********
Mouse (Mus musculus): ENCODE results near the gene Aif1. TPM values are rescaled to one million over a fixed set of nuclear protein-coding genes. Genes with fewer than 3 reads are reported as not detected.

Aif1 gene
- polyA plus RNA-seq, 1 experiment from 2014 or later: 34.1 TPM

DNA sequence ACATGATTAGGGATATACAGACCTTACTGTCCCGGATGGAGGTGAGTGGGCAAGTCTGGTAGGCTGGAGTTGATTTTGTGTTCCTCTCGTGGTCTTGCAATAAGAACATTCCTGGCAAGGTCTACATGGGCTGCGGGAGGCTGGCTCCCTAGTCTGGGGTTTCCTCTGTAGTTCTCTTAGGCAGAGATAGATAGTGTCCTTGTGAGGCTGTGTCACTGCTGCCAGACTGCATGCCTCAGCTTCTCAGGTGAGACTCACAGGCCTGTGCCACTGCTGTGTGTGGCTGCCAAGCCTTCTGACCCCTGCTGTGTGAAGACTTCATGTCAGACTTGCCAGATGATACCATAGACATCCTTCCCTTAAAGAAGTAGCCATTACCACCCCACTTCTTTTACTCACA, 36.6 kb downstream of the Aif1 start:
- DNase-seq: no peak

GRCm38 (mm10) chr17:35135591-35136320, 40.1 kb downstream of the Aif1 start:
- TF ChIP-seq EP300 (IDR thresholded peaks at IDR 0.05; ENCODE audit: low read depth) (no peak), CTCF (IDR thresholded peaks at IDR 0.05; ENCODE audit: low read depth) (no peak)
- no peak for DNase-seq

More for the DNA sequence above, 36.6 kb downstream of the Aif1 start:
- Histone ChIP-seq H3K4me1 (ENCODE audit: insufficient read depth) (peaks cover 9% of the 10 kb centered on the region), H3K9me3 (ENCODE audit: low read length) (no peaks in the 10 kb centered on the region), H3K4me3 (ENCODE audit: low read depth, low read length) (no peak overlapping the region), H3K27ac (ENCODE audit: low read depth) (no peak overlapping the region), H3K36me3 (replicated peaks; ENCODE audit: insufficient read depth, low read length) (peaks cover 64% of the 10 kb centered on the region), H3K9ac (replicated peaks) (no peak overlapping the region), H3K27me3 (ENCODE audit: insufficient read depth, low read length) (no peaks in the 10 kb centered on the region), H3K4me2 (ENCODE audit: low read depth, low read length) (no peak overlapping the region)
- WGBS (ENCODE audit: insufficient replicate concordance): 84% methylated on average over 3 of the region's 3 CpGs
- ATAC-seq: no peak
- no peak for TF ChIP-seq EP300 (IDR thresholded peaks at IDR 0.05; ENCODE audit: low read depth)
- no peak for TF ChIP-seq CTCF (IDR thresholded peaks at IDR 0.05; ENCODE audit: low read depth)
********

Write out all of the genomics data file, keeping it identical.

Mouse (Mus musculus): ENCODE results near the gene Aif1. TPM values are rescaled to one million over a fixed set of nuclear protein-coding genes. Genes with fewer than 3 reads are reported as not detected.

Aif1 gene
- polyA plus RNA-seq, 1 experiment from 2014 or later: 34.1 TPM

DNA sequence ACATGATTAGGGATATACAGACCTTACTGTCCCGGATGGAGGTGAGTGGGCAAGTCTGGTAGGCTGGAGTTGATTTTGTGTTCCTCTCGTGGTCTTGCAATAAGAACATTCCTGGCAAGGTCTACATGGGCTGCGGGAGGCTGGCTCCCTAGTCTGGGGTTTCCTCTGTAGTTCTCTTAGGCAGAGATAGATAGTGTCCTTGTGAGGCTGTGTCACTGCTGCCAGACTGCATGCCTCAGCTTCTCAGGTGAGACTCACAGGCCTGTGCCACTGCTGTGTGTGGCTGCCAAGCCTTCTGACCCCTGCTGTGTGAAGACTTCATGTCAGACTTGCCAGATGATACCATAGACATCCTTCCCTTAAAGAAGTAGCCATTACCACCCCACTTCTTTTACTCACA, 36.6 kb downstream of the Aif1 start:
- DNase-seq: no peak

GRCm38 (mm10) chr17:35135591-35136320, 40.1 kb downstream of the Aif1 start:
- TF ChIP-seq EP300 (IDR thresholded peaks at IDR 0.05; ENCODE audit: low read depth) (no peak), CTCF (IDR thresholded peaks at IDR 0.05; ENCODE audit: low read depth) (no peak)
- no peak for DNase-seq

More for the DNA sequence above, 36.6 kb downstream of the Aif1 start:
- Histone ChIP-seq H3K4me1 (ENCODE audit: insufficient read depth) (peaks cover 9% of the 10 kb centered on the region), H3K9me3 (ENCODE audit: low read length) (no peaks in the 10 kb centered on the region), H3K4me3 (ENCODE audit: low read depth, low read length) (no peak overlapping the region), H3K27ac (ENCODE audit: low read depth) (no peak overlapping the region), H3K36me3 (replicated peaks; ENCODE audit: insufficient read depth, low read length) (peaks cover 64% of the 10 kb centered on the region), H3K9ac (replicated peaks) (no peak overlapping the region), H3K27me3 (ENCODE audit: insufficient read depth, low read length) (no peaks in the 10 kb centered on the region), H3K4me2 (ENCODE audit: low read depth, low read length) (no peak overlapping the region)
- WGBS (ENCODE audit: insufficient replicate concordance): 84% methylated on average over 3 of the region's 3 CpGs
- ATAC-seq: no peak
- no peak for TF ChIP-seq EP300 (IDR thresholded peaks at IDR 0.05; ENCODE audit: low read depth)
- no peak for TF ChIP-seq CTCF (IDR thresholded peaks at IDR 0.05; ENCODE audit: low read depth)